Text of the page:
Another optimization is to alternate the direction of bubbling each time the inner loop iterates. This is shaker sort or cocktail shaker sort (see, e.g., [17,13]).
Nomenclature is interesting. An early (1963) Fortran textbook [22] refers to the following code as ``jump-down'' sort.
void JumpDownSort(Vector a, int n) { for(int j=n-1; j > 0; j--) for(int k=0; k < j; k++) if (a[j] < a[k]) Swap(a,k,j); }Bubble sort as we've identified it is called a ``push-down'' sort. In another early (1962) work [19] the ``jump-down'' version is presented first in the book, with no name. The bubble sort follows also with no name. In two early works [3,10] the jump-down sort is referred to as selection sort. Bubble sort is also covered, but referred to as sorting by repeated comparison and exchanging, respectively. In the latter paper, one of the earliest works comparing algorithms, the exchange/bubble sort is described thus: ``Exchanging requires at least twice as many non-housekeeping comparisons as Inserting and for most computers will be inferior''.
In moving from bubble sort to jump-down sort the only change to the code above is that one array index has been changed from k+1 to j. How does this differ from bubble sort? After m iterations of the outer loop the last m elements are in their final position-the same invariant as bubble sort. However, items are not ``bubbled'' to the top; this code implements what is essentially a selection sort, but the current maximal element is stored/swapped into location a[j] on each pass. We see why early works sometimes refer to jump-down as selection sort.
In a survey article on sorting appearing in 1971 [20] the first sort discussed is bubble sort. It is endorsed with the following qualities.
However, the bubble sort is easy to remember and to program, and little time is required to complete a single step.
As mentioned above, Knuth [17] belittles bubble sort. The first edition of this book appeared in 1973, but perhaps did not have the same influence as did early textbooks of the same period.^{4}
In [2] (arguably the first ``real'' textbook on algorithms and algorithm analysis) we find the following endorsement.
However, we assume that the number of items to be sorted is moderately large. If one is going to sort only a handful of items, a simple strategy such as the O(n^{2}) ``bubble sort'' is far more expedient.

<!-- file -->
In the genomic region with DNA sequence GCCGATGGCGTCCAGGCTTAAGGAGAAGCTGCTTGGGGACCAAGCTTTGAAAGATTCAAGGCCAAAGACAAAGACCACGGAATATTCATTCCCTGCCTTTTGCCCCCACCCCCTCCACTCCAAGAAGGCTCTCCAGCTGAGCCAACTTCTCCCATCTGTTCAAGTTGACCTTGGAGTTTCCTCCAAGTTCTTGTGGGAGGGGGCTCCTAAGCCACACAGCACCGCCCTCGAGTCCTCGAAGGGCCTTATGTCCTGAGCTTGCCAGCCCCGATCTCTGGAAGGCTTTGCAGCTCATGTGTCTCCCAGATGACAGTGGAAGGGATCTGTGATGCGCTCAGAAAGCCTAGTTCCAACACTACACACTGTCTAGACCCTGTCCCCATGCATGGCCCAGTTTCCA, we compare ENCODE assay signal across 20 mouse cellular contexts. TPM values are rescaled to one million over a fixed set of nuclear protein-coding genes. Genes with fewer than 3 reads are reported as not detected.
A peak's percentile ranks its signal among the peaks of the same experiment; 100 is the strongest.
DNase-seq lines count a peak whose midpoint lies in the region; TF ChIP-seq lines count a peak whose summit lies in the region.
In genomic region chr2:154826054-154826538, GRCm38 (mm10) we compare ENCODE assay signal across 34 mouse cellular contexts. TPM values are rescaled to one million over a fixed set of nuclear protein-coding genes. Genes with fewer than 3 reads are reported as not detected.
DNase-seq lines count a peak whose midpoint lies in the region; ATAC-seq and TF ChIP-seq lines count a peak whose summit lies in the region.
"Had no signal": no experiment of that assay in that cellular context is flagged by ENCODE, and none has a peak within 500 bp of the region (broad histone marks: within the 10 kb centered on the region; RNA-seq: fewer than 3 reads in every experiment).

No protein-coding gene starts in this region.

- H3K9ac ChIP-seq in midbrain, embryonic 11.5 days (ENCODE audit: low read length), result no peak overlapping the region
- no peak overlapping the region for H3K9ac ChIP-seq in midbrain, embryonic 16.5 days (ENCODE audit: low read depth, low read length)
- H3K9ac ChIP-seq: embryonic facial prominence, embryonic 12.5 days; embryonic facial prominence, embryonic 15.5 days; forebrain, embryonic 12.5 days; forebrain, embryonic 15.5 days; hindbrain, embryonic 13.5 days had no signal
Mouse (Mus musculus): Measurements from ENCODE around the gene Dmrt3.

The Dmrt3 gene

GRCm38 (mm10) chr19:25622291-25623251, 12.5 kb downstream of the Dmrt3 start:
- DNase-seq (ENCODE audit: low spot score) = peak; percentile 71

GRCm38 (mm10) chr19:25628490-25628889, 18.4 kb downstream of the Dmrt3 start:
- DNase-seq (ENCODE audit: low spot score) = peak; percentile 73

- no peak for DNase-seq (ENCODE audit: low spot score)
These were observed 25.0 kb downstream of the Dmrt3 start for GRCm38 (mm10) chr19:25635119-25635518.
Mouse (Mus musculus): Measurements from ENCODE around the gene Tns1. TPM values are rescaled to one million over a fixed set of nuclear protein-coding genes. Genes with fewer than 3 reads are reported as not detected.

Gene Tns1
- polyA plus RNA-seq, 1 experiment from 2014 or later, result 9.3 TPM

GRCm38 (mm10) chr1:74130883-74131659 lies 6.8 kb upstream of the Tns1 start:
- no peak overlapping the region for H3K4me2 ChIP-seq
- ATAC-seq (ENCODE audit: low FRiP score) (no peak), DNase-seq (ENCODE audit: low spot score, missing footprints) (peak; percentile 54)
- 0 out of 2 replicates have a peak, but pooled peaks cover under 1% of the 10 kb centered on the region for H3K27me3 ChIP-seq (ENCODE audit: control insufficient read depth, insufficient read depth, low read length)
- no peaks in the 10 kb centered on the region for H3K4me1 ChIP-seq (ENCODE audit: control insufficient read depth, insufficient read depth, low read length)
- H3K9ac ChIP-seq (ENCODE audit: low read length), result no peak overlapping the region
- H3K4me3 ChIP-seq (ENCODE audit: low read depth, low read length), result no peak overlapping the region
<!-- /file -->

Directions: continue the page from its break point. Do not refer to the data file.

Perhaps a generation of computer scientists and teachers used this book and the acceptability of bubble sort began. In the influential 1976 work Software Tools [15] the first sort mentioned is bubble sort (the second is Shell sort).
Why is bubble sort popular? In [26] we get an endorsement.
... Nevertheless, this sorting algorithm is commonly used where the value of n is not too large and programming effort is to be kept to a minimum. ... The bubble sort has the additional virtue that it requires almost no space in addition to that used to contain the input vector.
Perhaps early concerns with allocating registers and using memory led to the adoption of bubble sort which in its primitive form (no early stopping) requires no storage other than the array and two index variables. This conclusion is supported by the early explanations of selection sort (e.g., [3,]) in which only the version described in Section 2.1 as ``jump-down'' sort is described, no separate minimum index variable is kept, and the minimal element selected in each pass of selection sort is replaced by ``a series of 9's ... so that said item will never again be selected.'' [10].
Another early work [7] is referenced in [18] with the following warning.
From a mathematical standpoint, Demuth's thesis was a beautiful piece of work. ... But from a practical standpoint, the thesis was of no help. In fact, one of Demuth's main results was that in a certain sense ``bubble sorting'' is the optimum way to sort. ... It turns out that [all other sorting methods studied] are always better in practice, in spite of the fact that Demuth has proved the optimality of bubble sorting on a certain peculiar type of machine.
Demuth's work was published 29 years after he wrote it, and he does not recall using the term ``bubble sort'' in his studies. [8].
A 1988 SIGCSE paper [16] notes that bubble sort ``while once the best known sort, seems relegated to the status of an example of inefficiency''. Fifteen years later this sort is still with us, and students continue to use it.
Bubble sort is covered in many texts, occasionally as the only O(n^{2}) sort, but often compared to another sort like insertion or selection. Rarely are its bad features emphasized. This may lead students to think that bubble sort is acceptable when it has provably bad performance and is arguably not the simplest sort to learn.
As unscientific albeit interesting evidence of popularity, on August 1, 2000 we searched the Internet for different sorts using the search engine Google. We repeated this search in August of 2002. For each method we used the name with and without a space, e.g., ``bubblesort'' and ``bubble sort''. Table 1 shows the results.
sort | # hits 2000 | # hits 2002 |
Quick | 26,780 | 80,200 |
Merge | 13,330 | 33,500 |